If Israel attacks, Damascus will defend itself with all its might, but Syria will not start the war, said Syrian-American businessman Ibrahim Soliman at a press conference following an unprecedented appearance before an Israeli parliamentary panel in Jerusalem on Thursday.
During his meeting with Knesset Foreign Affairs and Defense Committee members, Soliman made an impassioned appeal for the two countries to restart peace talks, saying a deal could be wrapped up within six months.
The businessman said he did not officially represent the government of Syrian President Bashar Assad, but asserted he had good contacts with high-level officials in Damascus.
Earlier this year, it emerged that Soliman held eight rounds of secret, unofficial talks with former Israeli Foreign Ministry Director-General Alon Liel, with the knowledge of leaders in the two countries.
"Syria right now is ready to speak peace. I challenged the Israeli government to answer President Bashar's call for peace and sit down together," Soliman told reporters, "I think it can happen in six months."
Since news of the unofficial talks first broke in January, Israeli officials have been interested in hearing what Soliman had to say,
In the course of their talks, Soliman and Liel drew up a tentative peace proposal to end one of the Middle East's most bitter conflicts. The plan called for Israel to withdraw from the Golan Heights it seized from Syria in the 1967 Mideast war, and for Syria to end its backing of armed extremists, like Hizbullah guerrillas who warred with Israel last summer.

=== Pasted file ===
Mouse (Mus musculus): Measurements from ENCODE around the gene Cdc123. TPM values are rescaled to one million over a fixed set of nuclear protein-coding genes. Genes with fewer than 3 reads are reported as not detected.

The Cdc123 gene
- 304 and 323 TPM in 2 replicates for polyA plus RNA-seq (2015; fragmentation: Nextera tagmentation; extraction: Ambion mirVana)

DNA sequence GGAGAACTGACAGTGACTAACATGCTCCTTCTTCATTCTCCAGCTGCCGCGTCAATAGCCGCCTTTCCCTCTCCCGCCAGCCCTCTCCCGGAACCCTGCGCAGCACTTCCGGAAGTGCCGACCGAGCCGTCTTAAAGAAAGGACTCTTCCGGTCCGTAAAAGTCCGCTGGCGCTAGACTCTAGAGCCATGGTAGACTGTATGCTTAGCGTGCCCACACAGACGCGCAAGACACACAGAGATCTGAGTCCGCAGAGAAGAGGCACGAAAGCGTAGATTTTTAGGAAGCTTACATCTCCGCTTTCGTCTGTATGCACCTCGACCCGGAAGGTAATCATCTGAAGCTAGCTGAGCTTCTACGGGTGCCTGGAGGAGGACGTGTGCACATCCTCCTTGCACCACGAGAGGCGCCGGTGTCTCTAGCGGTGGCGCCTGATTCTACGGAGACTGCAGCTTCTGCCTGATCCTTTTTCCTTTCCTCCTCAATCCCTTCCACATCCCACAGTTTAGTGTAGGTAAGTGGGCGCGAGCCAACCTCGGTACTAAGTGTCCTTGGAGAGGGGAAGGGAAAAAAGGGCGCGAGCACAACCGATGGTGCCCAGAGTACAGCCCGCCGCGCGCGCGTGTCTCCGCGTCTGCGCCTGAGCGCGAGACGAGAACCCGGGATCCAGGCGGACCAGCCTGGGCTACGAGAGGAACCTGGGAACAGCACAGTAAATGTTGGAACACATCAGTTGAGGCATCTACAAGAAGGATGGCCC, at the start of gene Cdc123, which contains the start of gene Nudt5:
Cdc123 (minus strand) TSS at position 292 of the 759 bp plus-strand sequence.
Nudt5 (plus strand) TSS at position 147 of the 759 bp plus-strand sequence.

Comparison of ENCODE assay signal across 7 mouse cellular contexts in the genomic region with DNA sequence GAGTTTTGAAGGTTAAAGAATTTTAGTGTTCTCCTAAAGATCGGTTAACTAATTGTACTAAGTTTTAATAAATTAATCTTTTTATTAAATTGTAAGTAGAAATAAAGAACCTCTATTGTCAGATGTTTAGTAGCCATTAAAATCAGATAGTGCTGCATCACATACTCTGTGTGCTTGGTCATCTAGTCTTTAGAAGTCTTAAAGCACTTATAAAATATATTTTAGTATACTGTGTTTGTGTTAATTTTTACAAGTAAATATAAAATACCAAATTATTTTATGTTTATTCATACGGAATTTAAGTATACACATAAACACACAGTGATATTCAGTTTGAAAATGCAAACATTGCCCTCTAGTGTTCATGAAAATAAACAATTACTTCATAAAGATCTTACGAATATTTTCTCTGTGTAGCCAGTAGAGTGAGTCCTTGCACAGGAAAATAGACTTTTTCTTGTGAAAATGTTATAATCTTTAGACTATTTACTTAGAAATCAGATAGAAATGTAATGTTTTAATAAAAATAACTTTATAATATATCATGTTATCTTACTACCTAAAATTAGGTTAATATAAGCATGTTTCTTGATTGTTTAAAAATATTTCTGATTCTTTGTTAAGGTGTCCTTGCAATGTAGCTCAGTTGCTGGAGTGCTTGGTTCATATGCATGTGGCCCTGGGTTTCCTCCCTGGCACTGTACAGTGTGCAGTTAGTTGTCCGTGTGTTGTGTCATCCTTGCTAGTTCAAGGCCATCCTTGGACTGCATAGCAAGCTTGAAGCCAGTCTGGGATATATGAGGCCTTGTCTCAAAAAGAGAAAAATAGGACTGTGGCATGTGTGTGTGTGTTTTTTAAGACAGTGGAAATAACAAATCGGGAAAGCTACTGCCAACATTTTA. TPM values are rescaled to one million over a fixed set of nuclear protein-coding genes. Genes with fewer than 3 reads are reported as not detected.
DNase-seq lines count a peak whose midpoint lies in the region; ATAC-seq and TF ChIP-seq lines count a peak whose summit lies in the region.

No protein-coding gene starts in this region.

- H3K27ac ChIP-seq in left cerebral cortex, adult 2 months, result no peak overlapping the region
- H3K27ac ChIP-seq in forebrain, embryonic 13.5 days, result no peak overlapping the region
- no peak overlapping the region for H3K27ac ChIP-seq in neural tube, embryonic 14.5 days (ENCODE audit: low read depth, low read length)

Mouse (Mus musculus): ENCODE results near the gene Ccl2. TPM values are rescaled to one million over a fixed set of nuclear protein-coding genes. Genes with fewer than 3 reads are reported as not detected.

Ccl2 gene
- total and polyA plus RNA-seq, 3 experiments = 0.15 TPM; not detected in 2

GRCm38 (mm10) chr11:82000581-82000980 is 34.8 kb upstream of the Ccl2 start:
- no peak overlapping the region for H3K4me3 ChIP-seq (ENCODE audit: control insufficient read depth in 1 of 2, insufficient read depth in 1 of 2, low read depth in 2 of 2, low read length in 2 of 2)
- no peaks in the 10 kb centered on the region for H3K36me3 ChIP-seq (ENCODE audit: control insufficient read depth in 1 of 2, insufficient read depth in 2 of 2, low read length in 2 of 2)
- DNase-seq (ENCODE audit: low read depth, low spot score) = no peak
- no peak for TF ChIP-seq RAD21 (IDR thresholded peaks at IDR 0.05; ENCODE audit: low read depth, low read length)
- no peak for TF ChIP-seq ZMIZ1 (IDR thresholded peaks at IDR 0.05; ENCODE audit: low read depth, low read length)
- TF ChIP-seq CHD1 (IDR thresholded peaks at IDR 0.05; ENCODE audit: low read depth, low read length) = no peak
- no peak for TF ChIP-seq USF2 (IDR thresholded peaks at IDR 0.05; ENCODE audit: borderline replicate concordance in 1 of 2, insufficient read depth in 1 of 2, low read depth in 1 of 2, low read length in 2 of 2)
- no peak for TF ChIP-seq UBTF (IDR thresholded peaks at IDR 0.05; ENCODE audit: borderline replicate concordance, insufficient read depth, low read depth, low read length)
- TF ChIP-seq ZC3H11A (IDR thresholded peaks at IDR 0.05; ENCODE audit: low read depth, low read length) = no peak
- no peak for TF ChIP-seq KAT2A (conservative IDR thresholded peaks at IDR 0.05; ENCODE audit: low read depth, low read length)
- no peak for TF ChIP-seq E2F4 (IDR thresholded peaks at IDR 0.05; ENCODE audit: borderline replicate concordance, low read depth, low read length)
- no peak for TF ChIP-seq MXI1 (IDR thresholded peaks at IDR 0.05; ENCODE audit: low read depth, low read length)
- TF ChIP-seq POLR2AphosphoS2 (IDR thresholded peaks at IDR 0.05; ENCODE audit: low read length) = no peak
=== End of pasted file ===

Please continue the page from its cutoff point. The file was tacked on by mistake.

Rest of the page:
Liel, who also took part in the press conference, said, “We are enemies, and each country is holding its own cards. The Syrians are inflexible with regards to the Golan Heights; we tried to find a formula that would satisfy both sides."
'We can use his help'
Soliman and Liel approached their respective governments about reopening formal peace negotiations, broken off in 2000, but neither country responded, committee members cited Soliman as saying.
"They suggested that there be officials (in the talks), and there wasn't any response from either side," Lawmaker Colette Avital said.
Soliman was invited to address the lawmakers so they could assess his claims to ties with top figures in the Damascus regime. Israel, which has acknowledged his talks with Liel but distanced itself from them, has questioned the quality of Soliman's contacts.
In his testimony before the parliament panel, Soliman did not identify his contacts in Syria, lawmakers said. Still, committee Chairman Tzahi Hanegbi said he received the impression that Soliman has "relayed messages more than once between Israel and Syria over the years, and this is evidence of his stature.
"We can use his help because he has contacts with the Syrian leadership in order to spell out our demands, and not just hear what he has to say," Hanegbi added.
Soliman and Liel last met in late July, during the Israel-Lebanon war.
Assad said repeatedly after the war that he was interested in restarting negotiations. Israeli Prime Minister Ehud Olmert has insisted that Assad end his support for Palestinian militant groups and scale back his ties with Iran. His office had no comment on Soliman's appearance before the parliamentary committee.
Israel has used informal contacts in the past. The talks that led to the 1993 Oslo peace accord between Israel and the Palestinians began as meetings between academics and unofficial representatives of the two sides.